Given these challenges, smaller trucking companies may opt to “just risk it,” forgoing adequate insurance limits because they are unaffordable, McGlynn said. “In the event they have a judgment in excess of their insurance limits, they may go bankrupt or they may have to sell the firm to meet a judgement,” he said.

It is a disconcerting trend, however, considering that more than 70% of all cargo transported in the U.S. and over 60% in Canada is moved by trucks — a figure Woods expects will continue to grow in the future.6,7 “I think, ultimately, the ones that will not be able to afford the premiums will be the smaller, family-owned, 10-unit-and-less drivers,” he said. “We will lose that history, that free spirit and independence, which was the foundation of the trucking industry.”

Strict driver requirements, new vehicle technology can aid in risk management

In both the U.S. and Canada, trucking companies are contending with a shortage of qualified truck drivers.8,9 Despite this challenge, it is critical that companies maintain high standards for hiring qualified, experienced drivers, Woods said. “There is such a driver shortage that operators may have a tendency to overlook their own internal experience parameters and requirements in order to fill a seat,” he said. “If they hire a driver that does not fit within their written criteria of what is acceptable, that can be used against them in a trial. If you violate your own policies and something bad happens, that can be worse than not having written requirements at all.”

New vehicle technology, including dash cams and telematics systems, can be another key risk management tool. In fact, these devices may become a requirement for Truckers Auto Liability Insurance in the future, McGlynn said. “With the ever-available use of telematics, I think there will be more and more data-driven decisions in the insurance purchasing process than would have been in the past,” he said. “In the past, they looked at claims and trucks. Now they are going to look more closely at data, driver behavior, hiring practices, and they will continue to demand more information from motor truck carriers as time goes on.”

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If they hire a driver that does not fit within their written criteria of what is acceptable, that can be used against them in a trial.

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- John Woods

Vice President, National Practice Group Leader, Transportation, Burns & Wilcox

Trucking companies navigating the shifting marketplace for Transportation Insurance should know that their individual insurance needs will vary based on their operations. Pollutant releases, for example, are not generally covered by Truckers Auto Liability Insurance and are a considerable risk for many truckers. In 2019, a trucking company in Texas was fined $12,500 for a semi-truck accident that caused 1,000 gallons of ammonium lauryl sulfate to spill into a creek, leading to a “major” fish kill.10 In Cambridge, Ontario, a 2019 tractor-trailer rollover spilled about 50,000 liters of jet fuel onto a highway and closed all lanes of traffic as crews cleaned up the highly flammable material.11

“Unless you have a separate Transportation Pollution Liability Insurance policy, a pollution release is typically not covered,” Woods explained. “Truckers Auto Liability Insurance can provide coverage for fluids that are released from the vehicle.”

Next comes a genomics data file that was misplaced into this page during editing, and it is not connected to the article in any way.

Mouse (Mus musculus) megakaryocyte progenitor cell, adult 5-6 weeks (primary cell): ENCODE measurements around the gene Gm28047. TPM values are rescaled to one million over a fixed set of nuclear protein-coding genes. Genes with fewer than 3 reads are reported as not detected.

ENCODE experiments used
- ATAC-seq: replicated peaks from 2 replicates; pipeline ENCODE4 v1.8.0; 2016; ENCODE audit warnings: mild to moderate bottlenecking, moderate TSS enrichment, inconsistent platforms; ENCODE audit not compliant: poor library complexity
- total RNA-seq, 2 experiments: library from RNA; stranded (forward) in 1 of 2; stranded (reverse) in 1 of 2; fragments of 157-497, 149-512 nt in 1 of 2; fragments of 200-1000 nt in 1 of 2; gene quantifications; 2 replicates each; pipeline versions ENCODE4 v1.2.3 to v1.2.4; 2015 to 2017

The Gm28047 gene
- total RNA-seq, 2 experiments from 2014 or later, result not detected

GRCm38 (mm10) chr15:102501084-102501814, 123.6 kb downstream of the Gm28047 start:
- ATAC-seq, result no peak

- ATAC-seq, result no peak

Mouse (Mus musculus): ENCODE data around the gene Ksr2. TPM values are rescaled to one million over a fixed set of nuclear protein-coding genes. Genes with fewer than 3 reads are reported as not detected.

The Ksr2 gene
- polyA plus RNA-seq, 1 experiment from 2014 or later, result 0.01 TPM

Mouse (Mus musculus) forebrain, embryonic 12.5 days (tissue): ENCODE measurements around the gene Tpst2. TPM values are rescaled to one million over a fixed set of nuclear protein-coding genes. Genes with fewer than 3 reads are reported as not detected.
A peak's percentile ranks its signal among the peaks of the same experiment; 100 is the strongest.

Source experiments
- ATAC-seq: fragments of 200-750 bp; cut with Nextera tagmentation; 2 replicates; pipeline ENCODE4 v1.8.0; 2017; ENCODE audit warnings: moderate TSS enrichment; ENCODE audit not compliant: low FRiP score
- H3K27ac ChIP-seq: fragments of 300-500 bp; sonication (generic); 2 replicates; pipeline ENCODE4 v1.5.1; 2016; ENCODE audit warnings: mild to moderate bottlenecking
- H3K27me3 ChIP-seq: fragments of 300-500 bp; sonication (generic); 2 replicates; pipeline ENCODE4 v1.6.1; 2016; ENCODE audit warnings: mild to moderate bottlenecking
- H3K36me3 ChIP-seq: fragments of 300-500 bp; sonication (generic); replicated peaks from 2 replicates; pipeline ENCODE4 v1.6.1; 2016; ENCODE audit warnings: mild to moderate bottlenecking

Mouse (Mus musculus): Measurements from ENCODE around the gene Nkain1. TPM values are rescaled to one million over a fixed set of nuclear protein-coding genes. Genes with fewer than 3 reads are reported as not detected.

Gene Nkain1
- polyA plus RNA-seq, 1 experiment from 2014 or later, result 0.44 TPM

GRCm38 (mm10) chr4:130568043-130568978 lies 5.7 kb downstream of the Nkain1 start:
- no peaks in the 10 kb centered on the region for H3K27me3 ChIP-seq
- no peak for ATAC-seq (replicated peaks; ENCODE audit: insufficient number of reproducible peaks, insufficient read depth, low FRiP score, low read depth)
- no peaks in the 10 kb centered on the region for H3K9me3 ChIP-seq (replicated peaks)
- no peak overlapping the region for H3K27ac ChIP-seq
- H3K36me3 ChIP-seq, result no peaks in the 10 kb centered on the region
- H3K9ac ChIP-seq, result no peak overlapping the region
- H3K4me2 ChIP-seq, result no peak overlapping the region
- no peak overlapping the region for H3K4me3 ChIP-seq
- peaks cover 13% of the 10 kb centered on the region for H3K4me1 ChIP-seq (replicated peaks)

An experienced Transportation Insurance broker can assist trucking operators by assessing their risk exposure and providing access to the insurance markets needed. “An experienced broker will also know how to describe and position the operator’s information to a carrier in order to get the most comprehensive and competitive package available, whereas someone who does not have experience with this industry will not,” Woods said. “A lot of it is working hand in hand with the broker and carrier to try to make the operator the best operator they can possibly be and help them secure competitive proposals year in and year out.”

A knowledgeable broker can also educate the trucking firm on how to meet underwriter requirements and about safety protocols that should be in place to secure insurance at the best possible price, such as the implementation of loss mitigation technologies, McGlynn added. “It is incumbent on a trucking firm to adopt any and all of these technologies, if only to disprove a lack of adherence to what are now becoming more industry-wide practices,” he said.

The DRIVE-Safe Act, which would allow truck drivers under the age of 21 to drive across state lines, is another potential change on the forefront that could change the risk landscape in the trucking industry.12 “The question becomes whether, with these younger drivers, there could be the potential for higher frequency and higher severity accidents,” Woods noted. “It remains to be seen how that could impact jury awards and future nuclear verdicts. It is going to be an interesting future in this industry.”

Sources

1Kingston, John. “Whopping $411 million nuclear verdict in Florida said to be biggest ever and tough to collect.” Freight Waves, October 6, 2020. 
2Barradas, Samuel. “Jury Orders $280 Million Payment, Largest Ever Verdict Against Trucking Company.” Truckers Report. 
3Demos, Telis. “The Specter of Social Inflation Haunts Insurers.” The Wall Street Journal, December 27, 2019. 
4Olson, Elizabeth. “Litigation finance has boomed into a powerful, $10 billion-plus business. Here's why the shadowy industry is now exploding.” Business Insider, February 24, 2020.
5Kenton, Will. “Joint and Several Liability.” Investopedia, May 11, 2018. 
6John, Steven. “11 incredible facts about the $700 billion US trucking industry.” Markets Insider, June 3, 2019. 
7Bureau of Transportation Statistics. “2017 North American Freight Numbers.” United States Department of Transportation, March 16, 2018.
8Putzger, Ian. “Still an uphill battle for US trucking firms trying to recruit reluctant drivers.” The Load Star, March 22, 2021. 
9Splinter, Angela. “Understanding Canada’s truck driver shortage.” Today’s Trucking, March 1, 2021. 
10Land Line Staff. “Texas trucking company ordered to pay $12,500 for spill that led to major fish kill.” Land Line, January 8, 2019.
11Monteiro, Liz. "All 401 lanes reopened after tanker truck crash spills 50,000 litres of jet fuel." Toronto Star, January 14, 2019. 
12Brajkovic, Vesna. “Bill to Allow Younger Interstate Truck Drivers Reintroduced.” Heavy Duty Trucking, March 11, 2021.